Northeast Ohio native Jason K. Milburn floats the concept of a raft as an inspirational springboard in his new solo exhibition, which opens Friday, January 13, in the Sullivan Family Gallery at BAYarts. Titled “Rafts,” it explores the way the word can refer to different things. A raft is something that carries us across to the other side, it can isolate us, and it is a thing that can be sunk.
As Milburn explains, “As an object, a raft is simple: a flat object that floats on water. To some, it is a platform for recreation. You lie on it in a pool or lake to relax and get some sun or you do cannonballs off it. To others, a raft is a vehicle of necessity built out of desperation in order to escape. Whether trying to get oﬀ a deserted island or cross a border river, a raft keeps the traveler out of the water, still exposing them to the elements. It can be relatively simple to build from found objects, but dangerous to actually use.”
While Milburn’s work can seem sublimely sardonic, it also addresses themes of isolation, interpersonal relationships and the absurdity of existence — and flirts with the existential.
Milburn, 45, says he comes from a church-going home. While he no longer aligns with organized religion, he remains enamored with how people imbue these ancient teachings.
“Even though I decided that I don’t believe, I was always impressed at the way this archaic moral code still affected people today,” says Milburn. “I started to think about all the ways people might try to explain their surroundings or better themselves, like psychiatry, self-help literature and meditation, and these became the rafts. Something that allowed the figures to pull themselves out of one threat or problem, only to possibly expose themselves to others. I thought religion and mythology were the original self-help materials, so I began using a Bible story book I grew up reading as the reference for the figures. I always liked to draw, and I remember the illustrations from this book making a big impact on me.”
In the piece, titled “Staying Warm,” we see a man in ancient garb stumbling on his raft — only it’s breaking apart because it has been set ablaze, seemingly to keep him warm. The image satirizes how we self-sabotage, and how by trying to fulfill one need we may forget about the hierarchy of others.
Milburn uses ballpoint pen and an ink wash along with collage and found objects. “Rafts” showcases the artist’s willingness to experiment. His work sometimes includes collage and found objects such as discarded wiper blades or plastic sushi grass. He is not afraid to tear a hole in the page or cut things out and replace them with something else. In many pieces Milburn will draw the heads of his subjects, then surgically cut them out from the paper, implant them on a pigmented body on the same piece of paper and leave the hole where he cut them out.
"I’ve always had a vivid imagination and been a bit of a daydreamer,” Milburn says. “Most of my drawings start in my head as an image that was sparked by something I saw or overheard. I’ll spend weeks or months making mental edits to the original idea, usually thinking a few drawings or a series ahead. I rarely work from sketches. I start directly on the final surface with ink. I like that it isn’t easy to make changes or correct mistakes. I use a razor blade to scratch out marks I want to change which leaves a record, or ghost image, of everything I put down.”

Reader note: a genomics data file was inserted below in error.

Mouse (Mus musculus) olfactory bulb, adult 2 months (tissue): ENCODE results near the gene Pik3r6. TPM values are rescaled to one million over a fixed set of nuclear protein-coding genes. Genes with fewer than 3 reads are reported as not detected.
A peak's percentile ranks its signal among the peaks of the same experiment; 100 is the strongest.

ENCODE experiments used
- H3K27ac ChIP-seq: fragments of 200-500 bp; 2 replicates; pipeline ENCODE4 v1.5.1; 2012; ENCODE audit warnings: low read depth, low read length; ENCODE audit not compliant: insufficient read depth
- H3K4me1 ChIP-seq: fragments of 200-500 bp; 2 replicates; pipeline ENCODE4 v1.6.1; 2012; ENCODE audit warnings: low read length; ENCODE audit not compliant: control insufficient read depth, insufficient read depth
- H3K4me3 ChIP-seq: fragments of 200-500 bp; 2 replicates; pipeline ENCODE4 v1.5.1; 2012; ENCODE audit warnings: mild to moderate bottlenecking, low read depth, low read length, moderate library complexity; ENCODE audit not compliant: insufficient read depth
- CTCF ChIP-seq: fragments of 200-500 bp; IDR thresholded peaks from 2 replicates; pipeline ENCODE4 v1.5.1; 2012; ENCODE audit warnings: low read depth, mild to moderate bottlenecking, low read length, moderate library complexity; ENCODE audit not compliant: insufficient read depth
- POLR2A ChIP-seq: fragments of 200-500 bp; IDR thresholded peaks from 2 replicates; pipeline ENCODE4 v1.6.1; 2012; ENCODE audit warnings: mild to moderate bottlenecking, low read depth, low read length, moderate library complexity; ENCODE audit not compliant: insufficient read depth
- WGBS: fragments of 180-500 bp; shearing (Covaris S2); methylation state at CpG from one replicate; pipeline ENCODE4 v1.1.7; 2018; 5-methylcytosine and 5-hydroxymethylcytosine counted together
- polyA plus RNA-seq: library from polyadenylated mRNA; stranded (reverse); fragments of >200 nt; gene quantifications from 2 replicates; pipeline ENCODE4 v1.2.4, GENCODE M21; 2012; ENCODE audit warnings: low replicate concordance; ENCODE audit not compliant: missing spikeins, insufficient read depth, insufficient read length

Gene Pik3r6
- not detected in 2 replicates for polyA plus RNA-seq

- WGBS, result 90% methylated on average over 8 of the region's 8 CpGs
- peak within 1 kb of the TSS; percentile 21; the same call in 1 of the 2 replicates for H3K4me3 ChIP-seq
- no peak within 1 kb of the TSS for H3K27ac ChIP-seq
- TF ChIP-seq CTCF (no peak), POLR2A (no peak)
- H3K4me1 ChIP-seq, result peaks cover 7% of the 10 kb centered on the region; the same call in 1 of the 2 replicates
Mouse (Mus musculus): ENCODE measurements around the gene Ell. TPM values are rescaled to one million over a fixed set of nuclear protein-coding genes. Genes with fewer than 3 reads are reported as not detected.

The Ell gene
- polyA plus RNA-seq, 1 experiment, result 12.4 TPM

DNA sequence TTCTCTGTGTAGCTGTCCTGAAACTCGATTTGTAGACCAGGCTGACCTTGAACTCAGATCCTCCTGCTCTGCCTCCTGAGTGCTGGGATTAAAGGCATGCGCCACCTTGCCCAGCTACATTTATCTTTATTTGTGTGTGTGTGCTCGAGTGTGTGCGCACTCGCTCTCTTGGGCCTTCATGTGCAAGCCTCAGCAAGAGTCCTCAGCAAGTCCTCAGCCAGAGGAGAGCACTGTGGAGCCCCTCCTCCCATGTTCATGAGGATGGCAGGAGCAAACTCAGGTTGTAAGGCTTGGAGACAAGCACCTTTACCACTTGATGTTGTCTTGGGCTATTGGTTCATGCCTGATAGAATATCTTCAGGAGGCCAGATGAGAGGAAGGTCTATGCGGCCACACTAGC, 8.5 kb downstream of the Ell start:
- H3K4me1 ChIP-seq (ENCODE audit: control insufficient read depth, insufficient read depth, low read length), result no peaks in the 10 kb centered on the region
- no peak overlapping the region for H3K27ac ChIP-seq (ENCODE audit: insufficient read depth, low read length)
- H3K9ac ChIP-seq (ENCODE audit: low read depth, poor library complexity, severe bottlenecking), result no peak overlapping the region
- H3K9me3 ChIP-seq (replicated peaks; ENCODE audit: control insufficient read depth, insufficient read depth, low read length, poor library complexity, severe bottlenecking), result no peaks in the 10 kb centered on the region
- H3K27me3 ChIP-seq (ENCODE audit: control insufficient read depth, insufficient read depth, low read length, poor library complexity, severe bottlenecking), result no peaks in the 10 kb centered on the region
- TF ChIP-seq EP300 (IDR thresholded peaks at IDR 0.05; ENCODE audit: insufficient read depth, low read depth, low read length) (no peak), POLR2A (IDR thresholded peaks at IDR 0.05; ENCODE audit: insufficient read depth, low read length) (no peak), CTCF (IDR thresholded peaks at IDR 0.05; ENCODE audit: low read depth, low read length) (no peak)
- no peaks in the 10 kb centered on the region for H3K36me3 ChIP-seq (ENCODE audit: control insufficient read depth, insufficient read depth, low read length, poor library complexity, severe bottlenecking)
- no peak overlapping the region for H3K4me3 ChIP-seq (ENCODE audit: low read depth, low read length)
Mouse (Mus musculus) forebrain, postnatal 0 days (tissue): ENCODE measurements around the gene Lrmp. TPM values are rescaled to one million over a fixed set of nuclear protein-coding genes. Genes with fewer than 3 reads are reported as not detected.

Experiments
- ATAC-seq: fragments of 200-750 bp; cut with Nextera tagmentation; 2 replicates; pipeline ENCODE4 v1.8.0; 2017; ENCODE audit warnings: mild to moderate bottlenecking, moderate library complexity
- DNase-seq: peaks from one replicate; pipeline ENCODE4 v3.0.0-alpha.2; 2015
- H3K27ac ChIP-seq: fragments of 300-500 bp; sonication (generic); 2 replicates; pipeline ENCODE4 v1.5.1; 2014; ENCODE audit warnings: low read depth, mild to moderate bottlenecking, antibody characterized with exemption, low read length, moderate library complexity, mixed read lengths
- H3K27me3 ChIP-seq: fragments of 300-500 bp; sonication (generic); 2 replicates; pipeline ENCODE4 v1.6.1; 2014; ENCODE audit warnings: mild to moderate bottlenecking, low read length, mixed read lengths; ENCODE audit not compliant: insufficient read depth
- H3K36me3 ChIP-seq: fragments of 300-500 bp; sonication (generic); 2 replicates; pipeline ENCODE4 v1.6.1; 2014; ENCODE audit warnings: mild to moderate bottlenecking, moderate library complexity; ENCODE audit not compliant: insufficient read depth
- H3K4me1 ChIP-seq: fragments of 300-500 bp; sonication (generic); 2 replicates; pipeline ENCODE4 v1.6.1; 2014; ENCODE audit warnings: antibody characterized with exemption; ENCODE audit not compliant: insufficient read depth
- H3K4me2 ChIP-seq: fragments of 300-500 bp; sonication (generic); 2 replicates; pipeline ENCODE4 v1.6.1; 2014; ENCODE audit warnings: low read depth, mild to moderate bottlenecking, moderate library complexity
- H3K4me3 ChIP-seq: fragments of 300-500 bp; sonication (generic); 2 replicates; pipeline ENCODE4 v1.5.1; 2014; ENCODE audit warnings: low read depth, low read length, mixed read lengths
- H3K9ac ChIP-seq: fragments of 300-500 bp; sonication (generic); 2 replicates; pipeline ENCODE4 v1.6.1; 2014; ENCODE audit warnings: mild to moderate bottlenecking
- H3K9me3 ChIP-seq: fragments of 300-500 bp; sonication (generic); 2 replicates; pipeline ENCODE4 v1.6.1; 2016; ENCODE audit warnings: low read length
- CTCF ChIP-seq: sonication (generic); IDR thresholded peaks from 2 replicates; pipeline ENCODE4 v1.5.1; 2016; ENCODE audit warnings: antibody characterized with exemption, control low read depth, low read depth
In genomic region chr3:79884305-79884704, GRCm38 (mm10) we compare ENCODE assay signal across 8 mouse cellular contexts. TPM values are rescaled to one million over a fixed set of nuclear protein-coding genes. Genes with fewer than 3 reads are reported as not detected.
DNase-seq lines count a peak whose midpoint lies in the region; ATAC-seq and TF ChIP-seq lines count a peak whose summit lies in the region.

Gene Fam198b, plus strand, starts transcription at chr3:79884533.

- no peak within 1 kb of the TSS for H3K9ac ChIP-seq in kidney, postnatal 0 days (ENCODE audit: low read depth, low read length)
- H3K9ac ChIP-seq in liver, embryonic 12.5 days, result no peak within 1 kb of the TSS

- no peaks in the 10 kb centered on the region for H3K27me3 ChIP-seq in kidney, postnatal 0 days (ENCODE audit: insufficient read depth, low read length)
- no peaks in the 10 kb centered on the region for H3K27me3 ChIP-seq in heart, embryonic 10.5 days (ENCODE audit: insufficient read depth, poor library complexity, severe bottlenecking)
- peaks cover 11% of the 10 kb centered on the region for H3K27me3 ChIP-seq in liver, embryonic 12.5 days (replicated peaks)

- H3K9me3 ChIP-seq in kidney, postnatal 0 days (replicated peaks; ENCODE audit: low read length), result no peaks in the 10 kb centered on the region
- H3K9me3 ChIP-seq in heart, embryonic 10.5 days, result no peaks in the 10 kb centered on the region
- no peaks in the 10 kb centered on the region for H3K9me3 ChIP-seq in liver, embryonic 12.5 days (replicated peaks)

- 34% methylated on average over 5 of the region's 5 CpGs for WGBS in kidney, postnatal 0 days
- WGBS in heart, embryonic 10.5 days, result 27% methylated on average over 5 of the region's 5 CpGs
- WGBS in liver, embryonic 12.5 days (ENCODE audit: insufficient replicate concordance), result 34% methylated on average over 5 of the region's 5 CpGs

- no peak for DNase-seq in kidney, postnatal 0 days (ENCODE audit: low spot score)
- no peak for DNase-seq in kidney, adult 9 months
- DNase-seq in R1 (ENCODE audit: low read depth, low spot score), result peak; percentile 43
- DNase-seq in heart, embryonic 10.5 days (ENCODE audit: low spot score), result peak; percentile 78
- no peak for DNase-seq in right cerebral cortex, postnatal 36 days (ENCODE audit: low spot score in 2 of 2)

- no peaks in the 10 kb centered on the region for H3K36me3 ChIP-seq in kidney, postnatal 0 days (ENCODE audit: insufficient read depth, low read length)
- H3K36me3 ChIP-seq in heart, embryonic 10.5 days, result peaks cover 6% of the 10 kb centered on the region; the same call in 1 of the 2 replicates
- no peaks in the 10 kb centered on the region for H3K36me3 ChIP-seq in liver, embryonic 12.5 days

In “Rafts,” Milburn references literature, illustrations from a childhood story Bible and the movie Jaws.
“I’ve worked with figures in water before and I always think about how Steven Spielberg would never show land in the shots with the boat to create a sense of isolation,” Milburn says.
Music and film are frequent touchstones for the artist.
“Even something as simple as a song lyric can create an idea for an image,” Milburn says. “‘Frustrated Man’ and ‘Frustrated Woman’ from the current show came from a line in the Interpol song ‘Desire,’ where he says he’s a frustrated man. Frustration is a common reaction for most of us daily, so I started wondering what that might look like with these figures. It’s not about illustrating the song, but just making use of relatable imagery. I also look at other artists, like Wardell Milan, Amy Cutler, David Hockney and Neo Rauch. I’ve always had the desire to put an enigmatic Balthus figure into an ethereal Helen Frankenthaler environment.”
Milburn graduated from the Cleveland Institute of Art in 2003 with his BFA in drawing and printmaking. He also attained his MFA in painting and drawing from Kent State University in 2017. In 2015 he was awarded an Individual Excellence Award and spent the summer at the Fine Arts Work Center in Provincetown, Massachusetts, both with the support of the Ohio Arts Council.
Milburn’s work is stylistic, leaves an impression and offers humor, contemplation and a genuine expression of depth. He takes risks, makes decisions and sticks to his guns.
The Kent resident suggests that familiar themes will continue to animate his work. The two new sets of drawings he’s now working on also draws on imagery from his youth.
“One carries on from this current body of work, where these ancient Biblical figures meet a more modern secular group of people referenced from non-superhero comic books I grew up reading,” he explains. “The other will combine the ink drawings with a found object collage to tie the same existential narratives with everyday objects. I’ve also recently got a hold of a tabletop etching press and hope to start doing some print work again, along with some small-batch, handprinted bookmaking.”
“Rafts” will be on display at BAYarts through February 4. Learn more about Jason K. Milburn at jasonkmilburn.com.
Editor's note: A previous version of this story contained outdated information about Jason Milburn. He is no longer represented by Bonfoey Gallery. We regret the error.
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